Not only does the concept encourage artists to utilize different aspects of a non-traditional space, but it also invites viewers to interact with the art in an unusual way.
Tonight! #modularartpods at @queen_ave_art_collective in #nashville! Visit the #inboundlands #art #installation, and wander The Process Way: don't forget to bring an item, a #memory, or a #story you want to release into the world. I've shared a few #prompt storystarters to encourage people, and I'd love to see what you share, too.
Modular Art Pods is a performance art piece / playspace hosted by Queen Ave this weekend. The premise is using modular spaces, like 4’x4′ boxes, to bring together disparate artists into a single show space for an interactive experience. Being Nashville, of course, this concept is heightened by musical performances, like our talented friends in Gardening, Not Architecture. If you need a positive, unifying event to counter your tough week, this is a great bet.
[…] when you connect these cubes into a tunnel, something exciting happens. The whole becomes greater than the parts. The exhibit forms a narrative that no individual artist or curator can foresee.
November 10th and 11th, 6-10 pm
in collaboration with the Queen Avenue Collective
as part of Modular Art Pods, Nashville, TN
Inbound Lands : Landmarks: The Process Way
Community Engagement / Installation Piece
As one of 24 artists chosen for this exhibit, my IBL Landmarks: The Process Way was designed as a 4′ x 4′ x 4′ “pod,” with an interactive false wall bridging one face of the pod so that exchanges could happen between the interior and exterior. The pod was designed this way so that both interior crawling individuals and exterior walking/disability audiences could participate in the sharing experience.
The exterior wall welcomed visitors with “park brochures.” One, written in the narrative voice of an Inbounds Park Ranger, provides information about the world itself, while the other was written in the style of a religious tract promoting The Process Way, a ritualized physical journey undertaken by hopeful authors in the world of The Inbound Lands. External visitors could add significant dates to a calendar on the wall itself – a mythological element explained within The Process Way brochure – and participate in an exchange ceremony.
With a silver ornamental screen allowing interior and exterior visitors to see inside/outside (but not visually recognize the other), a drawer allowed visitors to pass through objects. They were encouraged by signage to either 1) if no one was present, to leave an object, and take an object, or 2) if another visitor was present, to exchange an object and the story behind it. I wanted to facilitate an environment where visitors could evoke memory and release experiences, through a physical process of letting go and sharing sentimental attachments. Though several “starter” objects were included in the design of the pod, it was overwhelmingly heartwarming to see the amount of items and stories brought, left, and exchanged: bags of tea, tiny sculptures, personal items, artwork drawn on the spot, and so much more. I checked on the pod periodically to maintain the drawer if needed, but found the action unnecessary as the items changed and renewed themselves at a consistent level. Additionally beautiful was the honor system participants seemed to engage: most visitors didn’t take an object without also leaving one, many visitors created items (or wrote explanatory notes on things like receipts or tickets) if they didn’t bring an item, and many later recounted the stories behind the objects they had received.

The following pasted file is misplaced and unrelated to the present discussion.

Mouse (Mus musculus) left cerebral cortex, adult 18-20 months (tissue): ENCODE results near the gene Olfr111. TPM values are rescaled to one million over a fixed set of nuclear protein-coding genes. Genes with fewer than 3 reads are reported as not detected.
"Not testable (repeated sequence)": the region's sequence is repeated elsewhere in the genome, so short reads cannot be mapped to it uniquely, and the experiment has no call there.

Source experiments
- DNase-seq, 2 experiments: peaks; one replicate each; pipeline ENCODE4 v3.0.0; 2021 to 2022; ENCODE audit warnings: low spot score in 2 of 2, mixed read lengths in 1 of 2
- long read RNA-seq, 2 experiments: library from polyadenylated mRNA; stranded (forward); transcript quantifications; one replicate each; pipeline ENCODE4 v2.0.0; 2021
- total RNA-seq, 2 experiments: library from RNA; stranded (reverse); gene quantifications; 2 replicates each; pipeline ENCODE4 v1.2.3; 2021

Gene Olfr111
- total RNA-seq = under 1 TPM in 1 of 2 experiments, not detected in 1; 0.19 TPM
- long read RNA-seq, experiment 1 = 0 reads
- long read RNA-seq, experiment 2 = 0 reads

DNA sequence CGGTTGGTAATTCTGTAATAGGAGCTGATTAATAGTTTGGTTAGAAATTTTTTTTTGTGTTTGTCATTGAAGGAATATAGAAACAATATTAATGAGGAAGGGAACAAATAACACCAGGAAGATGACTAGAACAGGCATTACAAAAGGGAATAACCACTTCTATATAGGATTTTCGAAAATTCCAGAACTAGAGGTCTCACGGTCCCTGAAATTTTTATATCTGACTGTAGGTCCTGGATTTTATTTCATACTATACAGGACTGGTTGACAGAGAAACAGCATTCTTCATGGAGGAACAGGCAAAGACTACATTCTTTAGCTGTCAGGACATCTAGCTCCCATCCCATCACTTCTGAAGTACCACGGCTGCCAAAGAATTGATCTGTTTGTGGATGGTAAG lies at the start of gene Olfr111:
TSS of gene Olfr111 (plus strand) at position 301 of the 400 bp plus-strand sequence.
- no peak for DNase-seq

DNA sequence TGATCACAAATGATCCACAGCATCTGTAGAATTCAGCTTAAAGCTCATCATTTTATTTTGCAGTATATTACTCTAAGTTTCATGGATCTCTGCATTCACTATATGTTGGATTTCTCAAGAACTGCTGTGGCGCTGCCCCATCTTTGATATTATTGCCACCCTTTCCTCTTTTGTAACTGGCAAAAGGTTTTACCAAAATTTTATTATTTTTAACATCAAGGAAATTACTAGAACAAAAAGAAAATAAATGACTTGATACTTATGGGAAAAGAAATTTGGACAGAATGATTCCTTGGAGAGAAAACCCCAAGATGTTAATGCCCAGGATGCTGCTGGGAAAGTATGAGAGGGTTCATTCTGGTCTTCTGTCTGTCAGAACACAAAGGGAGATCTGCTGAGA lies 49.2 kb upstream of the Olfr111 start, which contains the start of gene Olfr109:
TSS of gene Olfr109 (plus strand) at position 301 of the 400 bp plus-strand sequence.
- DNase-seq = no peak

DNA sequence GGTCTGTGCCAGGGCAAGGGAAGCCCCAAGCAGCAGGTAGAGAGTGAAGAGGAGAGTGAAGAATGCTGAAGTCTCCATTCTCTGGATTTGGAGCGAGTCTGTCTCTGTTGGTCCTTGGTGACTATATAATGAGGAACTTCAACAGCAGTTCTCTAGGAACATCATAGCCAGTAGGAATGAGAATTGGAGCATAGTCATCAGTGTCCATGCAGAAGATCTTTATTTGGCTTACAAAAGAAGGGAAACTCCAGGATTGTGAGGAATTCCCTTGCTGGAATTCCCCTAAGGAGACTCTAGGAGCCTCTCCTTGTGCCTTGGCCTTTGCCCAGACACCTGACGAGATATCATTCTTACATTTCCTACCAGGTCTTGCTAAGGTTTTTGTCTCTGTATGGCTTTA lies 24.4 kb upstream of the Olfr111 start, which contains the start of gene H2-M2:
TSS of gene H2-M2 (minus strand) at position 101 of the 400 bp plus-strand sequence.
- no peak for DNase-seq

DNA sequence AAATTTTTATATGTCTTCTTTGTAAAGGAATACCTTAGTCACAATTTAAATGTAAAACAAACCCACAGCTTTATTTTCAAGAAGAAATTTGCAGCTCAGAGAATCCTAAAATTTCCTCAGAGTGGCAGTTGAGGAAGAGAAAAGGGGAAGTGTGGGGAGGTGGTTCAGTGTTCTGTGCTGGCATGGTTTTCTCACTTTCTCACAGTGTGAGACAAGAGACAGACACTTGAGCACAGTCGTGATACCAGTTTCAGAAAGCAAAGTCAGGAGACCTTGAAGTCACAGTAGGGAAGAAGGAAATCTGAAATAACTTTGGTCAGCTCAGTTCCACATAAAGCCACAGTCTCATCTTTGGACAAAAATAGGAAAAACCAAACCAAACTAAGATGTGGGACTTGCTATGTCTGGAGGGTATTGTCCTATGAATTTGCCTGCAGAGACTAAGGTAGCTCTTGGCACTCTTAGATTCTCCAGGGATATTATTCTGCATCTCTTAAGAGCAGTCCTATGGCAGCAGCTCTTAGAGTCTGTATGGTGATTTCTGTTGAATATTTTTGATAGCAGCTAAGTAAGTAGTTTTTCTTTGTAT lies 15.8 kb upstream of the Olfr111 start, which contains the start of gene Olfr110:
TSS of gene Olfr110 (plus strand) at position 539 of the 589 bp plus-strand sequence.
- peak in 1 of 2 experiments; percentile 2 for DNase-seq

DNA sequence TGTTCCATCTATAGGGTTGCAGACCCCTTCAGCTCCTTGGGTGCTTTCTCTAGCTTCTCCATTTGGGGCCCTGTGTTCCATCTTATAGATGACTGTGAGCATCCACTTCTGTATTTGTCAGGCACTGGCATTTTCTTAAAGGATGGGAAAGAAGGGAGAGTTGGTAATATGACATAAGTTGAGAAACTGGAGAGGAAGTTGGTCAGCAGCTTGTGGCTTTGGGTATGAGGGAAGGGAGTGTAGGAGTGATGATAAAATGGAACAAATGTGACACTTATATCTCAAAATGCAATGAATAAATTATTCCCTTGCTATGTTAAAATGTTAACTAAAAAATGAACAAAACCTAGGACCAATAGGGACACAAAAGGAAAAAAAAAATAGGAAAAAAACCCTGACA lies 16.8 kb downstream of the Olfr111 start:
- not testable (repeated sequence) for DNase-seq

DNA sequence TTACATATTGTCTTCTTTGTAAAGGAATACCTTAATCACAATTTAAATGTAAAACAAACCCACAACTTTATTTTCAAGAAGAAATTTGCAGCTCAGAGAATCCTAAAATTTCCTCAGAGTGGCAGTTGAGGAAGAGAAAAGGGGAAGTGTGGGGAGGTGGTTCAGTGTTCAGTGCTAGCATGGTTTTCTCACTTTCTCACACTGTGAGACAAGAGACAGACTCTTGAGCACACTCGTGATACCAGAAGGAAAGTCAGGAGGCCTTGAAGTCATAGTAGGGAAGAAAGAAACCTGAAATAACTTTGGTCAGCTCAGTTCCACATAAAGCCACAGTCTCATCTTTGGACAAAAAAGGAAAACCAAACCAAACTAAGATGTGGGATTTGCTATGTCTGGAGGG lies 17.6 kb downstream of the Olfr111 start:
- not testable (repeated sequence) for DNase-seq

The interior of the pod was designed to resemble a “Rest,” or shrine, that a Process Way pilgrim would encounter on their journey. Three of the walls were decorated with murals showing the three main mythological figures, while the fourth wall was the screen, drawer, and signage for the exchange process. The crawling path was padded by woven mats, and the pod interior was lit with a series of rolled paper scrolls (referencing the work of authors) illuminated with string lights, creating an effect that resembled shrine candles. To create a sense of privacy and intimacy, the pod’s two entrances were covered with dense felt curtains, cut to resemble foliage, which served to dampen sounds and create a twilight atmosphere for those within the pod.
The physical pod experience of IBL Landmarks: The Process Way was accompanied by an online component with the game itself: players could access a countdown, timed with the exhibit opening, revealed additional information about the game world, the mythological and historical figures, and the game landscape and locations. (The information remains archived on the site as part of the game’s artifacts and wiki.) The countdown also served as promotion awareness for the event, and notice for participants if they wanted to bring or send specific items to include. Though many of the players who came for the event were local to the Nashville area, participants included players throughout Tennessee and neighboring states, as well as those who mailed in items for me to include.